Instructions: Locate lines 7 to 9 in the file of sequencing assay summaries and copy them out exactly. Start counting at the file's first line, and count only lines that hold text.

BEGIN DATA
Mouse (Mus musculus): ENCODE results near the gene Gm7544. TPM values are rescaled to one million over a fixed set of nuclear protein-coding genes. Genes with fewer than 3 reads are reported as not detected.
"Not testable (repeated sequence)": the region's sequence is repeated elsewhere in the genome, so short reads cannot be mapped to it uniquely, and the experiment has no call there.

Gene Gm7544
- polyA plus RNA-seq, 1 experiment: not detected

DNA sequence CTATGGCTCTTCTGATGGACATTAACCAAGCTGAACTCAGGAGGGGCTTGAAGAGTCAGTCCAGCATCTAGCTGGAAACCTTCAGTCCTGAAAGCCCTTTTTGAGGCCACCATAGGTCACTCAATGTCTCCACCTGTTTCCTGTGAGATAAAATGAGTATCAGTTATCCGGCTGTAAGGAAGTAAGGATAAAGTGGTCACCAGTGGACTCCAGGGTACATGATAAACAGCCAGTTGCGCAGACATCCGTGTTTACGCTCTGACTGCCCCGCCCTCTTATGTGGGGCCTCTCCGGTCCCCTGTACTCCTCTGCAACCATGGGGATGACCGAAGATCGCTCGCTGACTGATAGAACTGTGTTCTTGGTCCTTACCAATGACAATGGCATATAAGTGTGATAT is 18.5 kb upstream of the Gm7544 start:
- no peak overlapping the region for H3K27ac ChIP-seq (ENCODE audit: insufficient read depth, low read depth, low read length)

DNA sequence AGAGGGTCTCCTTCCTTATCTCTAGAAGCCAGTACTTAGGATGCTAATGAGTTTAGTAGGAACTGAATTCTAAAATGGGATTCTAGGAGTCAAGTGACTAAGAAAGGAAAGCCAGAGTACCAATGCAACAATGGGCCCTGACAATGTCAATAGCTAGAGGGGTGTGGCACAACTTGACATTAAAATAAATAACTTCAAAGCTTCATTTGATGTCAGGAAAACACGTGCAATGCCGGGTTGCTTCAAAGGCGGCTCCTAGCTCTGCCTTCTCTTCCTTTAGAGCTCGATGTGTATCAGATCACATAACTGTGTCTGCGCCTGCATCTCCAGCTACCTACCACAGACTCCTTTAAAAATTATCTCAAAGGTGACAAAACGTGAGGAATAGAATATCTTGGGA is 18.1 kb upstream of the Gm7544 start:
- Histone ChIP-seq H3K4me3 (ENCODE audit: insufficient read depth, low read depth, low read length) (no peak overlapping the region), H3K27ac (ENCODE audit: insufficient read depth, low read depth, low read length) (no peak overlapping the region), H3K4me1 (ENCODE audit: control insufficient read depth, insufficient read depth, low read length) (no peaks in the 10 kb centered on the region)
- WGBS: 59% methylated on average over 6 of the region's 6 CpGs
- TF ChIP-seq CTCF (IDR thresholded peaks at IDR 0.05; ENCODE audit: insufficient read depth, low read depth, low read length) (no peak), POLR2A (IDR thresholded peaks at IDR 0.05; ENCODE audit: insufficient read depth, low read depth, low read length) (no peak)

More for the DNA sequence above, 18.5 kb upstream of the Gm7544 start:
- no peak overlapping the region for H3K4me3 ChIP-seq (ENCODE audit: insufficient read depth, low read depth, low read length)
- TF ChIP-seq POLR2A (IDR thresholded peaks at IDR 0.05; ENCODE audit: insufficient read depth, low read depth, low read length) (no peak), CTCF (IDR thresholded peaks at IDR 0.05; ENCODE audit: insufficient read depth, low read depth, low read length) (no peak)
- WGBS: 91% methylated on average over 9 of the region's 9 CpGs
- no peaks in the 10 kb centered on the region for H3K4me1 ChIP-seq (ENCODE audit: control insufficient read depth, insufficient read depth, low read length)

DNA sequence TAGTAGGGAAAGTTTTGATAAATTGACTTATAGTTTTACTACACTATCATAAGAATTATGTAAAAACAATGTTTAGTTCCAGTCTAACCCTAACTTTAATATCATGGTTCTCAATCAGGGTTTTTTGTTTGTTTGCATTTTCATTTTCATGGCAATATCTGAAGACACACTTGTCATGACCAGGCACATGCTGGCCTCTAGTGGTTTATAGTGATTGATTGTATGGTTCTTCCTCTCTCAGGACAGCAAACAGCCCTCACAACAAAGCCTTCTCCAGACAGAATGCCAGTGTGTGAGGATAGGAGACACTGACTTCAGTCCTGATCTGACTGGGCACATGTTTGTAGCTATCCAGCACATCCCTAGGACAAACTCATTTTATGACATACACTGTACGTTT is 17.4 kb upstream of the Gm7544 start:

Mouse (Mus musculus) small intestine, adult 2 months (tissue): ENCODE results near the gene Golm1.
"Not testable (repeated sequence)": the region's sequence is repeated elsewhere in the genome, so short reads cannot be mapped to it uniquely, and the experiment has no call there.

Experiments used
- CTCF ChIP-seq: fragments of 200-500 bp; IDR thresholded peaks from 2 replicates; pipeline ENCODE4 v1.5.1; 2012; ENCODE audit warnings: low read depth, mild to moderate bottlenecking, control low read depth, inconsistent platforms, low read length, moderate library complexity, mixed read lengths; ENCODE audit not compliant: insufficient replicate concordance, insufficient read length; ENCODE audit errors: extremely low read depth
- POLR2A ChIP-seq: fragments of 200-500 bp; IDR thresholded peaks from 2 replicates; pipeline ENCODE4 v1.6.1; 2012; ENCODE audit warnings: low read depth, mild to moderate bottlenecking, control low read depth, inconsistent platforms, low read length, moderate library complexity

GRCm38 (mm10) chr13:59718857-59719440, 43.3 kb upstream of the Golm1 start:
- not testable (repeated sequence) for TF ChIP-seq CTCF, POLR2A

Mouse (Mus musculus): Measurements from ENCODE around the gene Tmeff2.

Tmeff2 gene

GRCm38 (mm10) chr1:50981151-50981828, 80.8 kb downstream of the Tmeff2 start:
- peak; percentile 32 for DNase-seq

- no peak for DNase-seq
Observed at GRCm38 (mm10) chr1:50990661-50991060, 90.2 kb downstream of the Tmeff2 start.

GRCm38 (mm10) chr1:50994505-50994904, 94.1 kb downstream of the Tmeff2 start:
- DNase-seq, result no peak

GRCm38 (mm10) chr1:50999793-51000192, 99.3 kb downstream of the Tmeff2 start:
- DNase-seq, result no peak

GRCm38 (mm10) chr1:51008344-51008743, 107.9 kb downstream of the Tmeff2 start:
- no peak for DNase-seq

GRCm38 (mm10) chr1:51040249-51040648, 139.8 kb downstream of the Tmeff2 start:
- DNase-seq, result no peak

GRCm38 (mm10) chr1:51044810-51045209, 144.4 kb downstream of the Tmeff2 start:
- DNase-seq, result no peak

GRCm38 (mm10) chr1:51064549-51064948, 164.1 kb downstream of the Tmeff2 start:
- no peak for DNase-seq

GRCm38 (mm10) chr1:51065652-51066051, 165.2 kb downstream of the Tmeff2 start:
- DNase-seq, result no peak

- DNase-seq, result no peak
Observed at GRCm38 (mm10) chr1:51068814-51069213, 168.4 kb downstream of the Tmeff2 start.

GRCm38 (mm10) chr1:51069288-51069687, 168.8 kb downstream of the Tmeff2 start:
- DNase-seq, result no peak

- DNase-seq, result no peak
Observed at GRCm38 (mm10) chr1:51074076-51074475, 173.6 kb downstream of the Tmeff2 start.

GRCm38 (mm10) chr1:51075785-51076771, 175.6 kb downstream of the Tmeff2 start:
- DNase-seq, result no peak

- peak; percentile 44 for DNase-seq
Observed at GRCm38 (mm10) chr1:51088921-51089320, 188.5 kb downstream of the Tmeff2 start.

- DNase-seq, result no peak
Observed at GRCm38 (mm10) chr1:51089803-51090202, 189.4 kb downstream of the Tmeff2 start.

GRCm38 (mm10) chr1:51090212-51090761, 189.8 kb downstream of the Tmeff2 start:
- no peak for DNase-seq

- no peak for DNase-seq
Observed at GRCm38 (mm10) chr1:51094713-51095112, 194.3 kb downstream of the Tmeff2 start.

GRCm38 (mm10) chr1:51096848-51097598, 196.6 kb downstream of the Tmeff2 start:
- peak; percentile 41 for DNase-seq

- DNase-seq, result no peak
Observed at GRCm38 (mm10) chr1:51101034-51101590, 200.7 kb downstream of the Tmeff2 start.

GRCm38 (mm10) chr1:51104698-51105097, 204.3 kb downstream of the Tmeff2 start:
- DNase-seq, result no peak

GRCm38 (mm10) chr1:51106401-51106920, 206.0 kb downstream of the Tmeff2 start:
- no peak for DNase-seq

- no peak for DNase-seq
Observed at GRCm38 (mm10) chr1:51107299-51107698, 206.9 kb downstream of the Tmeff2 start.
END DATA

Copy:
DNA sequence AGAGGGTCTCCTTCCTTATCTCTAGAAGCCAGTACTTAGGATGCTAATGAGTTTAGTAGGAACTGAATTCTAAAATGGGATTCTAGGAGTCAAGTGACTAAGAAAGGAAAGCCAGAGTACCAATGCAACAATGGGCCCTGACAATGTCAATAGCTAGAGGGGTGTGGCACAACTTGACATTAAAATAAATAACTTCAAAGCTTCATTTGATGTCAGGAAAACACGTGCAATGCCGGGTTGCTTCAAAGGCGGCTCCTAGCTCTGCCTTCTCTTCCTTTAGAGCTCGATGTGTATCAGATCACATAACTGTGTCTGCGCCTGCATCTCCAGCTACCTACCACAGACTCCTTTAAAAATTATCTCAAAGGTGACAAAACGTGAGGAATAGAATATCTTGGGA is 18.1 kb upstream of the Gm7544 start:
- Histone ChIP-seq H3K4me3 (ENCODE audit: insufficient read depth, low read depth, low read length) (no peak overlapping the region), H3K27ac (ENCODE audit: insufficient read depth, low read depth, low read length) (no peak overlapping the region), H3K4me1 (ENCODE audit: control insufficient read depth, insufficient read depth, low read length) (no peaks in the 10 kb centered on the region)
- WGBS: 59% methylated on average over 6 of the region's 6 CpGs